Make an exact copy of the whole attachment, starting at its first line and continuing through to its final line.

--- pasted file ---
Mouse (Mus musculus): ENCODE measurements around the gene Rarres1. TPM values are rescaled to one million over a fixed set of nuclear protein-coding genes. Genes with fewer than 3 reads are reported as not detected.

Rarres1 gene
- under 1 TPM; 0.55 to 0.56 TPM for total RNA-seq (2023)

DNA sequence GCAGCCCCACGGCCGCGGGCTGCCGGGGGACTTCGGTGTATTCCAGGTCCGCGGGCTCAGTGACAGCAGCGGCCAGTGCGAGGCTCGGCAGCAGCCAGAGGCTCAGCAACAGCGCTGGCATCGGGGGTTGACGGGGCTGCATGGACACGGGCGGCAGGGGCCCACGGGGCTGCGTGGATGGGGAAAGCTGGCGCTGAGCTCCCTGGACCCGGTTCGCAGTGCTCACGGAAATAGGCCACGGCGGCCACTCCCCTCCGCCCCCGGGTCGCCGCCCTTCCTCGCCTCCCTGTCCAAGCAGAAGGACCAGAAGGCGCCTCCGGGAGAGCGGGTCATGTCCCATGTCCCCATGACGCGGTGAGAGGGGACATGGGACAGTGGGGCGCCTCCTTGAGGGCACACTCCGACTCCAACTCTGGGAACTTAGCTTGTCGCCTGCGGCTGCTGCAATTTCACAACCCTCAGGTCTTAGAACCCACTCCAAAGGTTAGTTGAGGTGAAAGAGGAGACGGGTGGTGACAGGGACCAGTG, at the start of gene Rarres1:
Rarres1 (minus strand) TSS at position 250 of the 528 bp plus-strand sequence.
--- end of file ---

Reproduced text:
Mouse (Mus musculus): ENCODE measurements around the gene Rarres1. TPM values are rescaled to one million over a fixed set of nuclear protein-coding genes. Genes with fewer than 3 reads are reported as not detected.

Rarres1 gene
- under 1 TPM; 0.55 to 0.56 TPM for total RNA-seq (2023)

DNA sequence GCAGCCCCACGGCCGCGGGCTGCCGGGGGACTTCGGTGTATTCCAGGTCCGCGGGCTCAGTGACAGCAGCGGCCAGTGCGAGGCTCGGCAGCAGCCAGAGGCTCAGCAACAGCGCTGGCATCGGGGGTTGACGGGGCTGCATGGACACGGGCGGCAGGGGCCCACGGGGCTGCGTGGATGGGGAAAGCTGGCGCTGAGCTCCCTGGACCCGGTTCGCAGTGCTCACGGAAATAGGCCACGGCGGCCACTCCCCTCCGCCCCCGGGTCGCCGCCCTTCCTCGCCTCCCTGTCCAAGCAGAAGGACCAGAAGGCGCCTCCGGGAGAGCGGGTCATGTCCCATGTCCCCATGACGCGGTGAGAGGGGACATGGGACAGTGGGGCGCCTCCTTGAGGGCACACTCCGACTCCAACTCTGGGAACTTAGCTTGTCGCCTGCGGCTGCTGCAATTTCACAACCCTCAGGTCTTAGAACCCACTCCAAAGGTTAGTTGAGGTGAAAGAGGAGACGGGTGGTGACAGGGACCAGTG, at the start of gene Rarres1:
Rarres1 (minus strand) TSS at position 250 of the 528 bp plus-strand sequence.